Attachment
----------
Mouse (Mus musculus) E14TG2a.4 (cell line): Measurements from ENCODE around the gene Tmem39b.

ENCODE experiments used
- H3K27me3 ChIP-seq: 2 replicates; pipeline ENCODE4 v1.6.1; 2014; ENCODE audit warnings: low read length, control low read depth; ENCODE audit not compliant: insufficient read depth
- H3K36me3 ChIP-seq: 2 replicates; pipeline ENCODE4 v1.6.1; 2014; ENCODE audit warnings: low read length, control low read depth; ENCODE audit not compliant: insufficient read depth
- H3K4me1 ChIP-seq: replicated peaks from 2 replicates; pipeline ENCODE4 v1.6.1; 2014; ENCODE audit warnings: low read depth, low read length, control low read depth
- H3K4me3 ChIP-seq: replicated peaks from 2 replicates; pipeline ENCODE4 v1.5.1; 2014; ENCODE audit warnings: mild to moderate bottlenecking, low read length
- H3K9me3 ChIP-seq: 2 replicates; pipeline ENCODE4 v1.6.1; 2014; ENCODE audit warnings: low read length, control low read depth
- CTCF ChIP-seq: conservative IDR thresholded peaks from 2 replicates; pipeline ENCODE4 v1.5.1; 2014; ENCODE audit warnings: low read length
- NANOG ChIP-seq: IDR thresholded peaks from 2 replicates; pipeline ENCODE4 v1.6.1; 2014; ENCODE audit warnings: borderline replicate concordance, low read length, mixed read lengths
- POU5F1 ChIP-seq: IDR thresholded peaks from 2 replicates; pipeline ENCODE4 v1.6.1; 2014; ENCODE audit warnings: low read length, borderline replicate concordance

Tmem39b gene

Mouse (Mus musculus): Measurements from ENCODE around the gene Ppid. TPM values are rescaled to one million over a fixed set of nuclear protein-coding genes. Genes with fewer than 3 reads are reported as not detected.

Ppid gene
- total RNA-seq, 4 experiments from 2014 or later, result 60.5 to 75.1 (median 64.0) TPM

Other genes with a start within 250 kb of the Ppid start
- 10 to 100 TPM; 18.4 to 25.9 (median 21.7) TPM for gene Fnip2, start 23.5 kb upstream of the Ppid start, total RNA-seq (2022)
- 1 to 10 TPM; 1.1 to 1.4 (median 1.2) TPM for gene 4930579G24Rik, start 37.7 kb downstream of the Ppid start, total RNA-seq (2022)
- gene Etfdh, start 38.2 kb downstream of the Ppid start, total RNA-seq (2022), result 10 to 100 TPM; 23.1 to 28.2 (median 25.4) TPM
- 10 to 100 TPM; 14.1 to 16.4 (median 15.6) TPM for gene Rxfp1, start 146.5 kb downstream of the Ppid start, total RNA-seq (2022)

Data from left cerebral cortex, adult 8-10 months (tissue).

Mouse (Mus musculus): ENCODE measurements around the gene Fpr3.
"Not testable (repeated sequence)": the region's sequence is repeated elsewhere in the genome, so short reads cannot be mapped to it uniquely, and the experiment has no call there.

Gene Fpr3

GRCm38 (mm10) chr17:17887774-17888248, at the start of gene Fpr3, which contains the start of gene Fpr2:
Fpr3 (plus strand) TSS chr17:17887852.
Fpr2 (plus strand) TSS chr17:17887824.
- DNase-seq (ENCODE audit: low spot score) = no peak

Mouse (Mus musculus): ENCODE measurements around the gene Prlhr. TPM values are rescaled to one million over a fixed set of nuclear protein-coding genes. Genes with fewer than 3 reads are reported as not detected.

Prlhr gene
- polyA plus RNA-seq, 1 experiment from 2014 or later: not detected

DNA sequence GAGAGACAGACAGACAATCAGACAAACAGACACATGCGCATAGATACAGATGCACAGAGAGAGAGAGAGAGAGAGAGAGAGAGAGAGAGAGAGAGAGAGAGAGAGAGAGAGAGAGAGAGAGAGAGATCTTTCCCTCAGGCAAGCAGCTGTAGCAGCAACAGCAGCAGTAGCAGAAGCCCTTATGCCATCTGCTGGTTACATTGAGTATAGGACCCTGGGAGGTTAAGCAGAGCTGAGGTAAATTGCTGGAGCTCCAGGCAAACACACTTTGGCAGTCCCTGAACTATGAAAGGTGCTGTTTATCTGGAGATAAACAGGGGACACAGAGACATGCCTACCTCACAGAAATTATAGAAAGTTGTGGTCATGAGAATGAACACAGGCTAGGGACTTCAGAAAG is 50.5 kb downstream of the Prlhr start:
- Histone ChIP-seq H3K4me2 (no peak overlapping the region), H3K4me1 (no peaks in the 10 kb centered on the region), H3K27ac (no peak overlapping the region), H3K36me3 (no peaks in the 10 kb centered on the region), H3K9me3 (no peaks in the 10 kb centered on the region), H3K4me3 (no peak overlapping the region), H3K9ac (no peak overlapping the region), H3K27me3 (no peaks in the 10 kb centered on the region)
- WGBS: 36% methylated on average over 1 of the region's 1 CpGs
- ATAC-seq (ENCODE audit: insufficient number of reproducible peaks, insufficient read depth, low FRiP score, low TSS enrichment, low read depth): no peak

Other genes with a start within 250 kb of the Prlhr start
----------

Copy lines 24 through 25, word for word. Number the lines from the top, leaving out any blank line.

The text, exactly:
GRCm38 (mm10) chr17:17887774-17888248, at the start of gene Fpr3, which contains the start of gene Fpr2:
Fpr3 (plus strand) TSS chr17:17887852.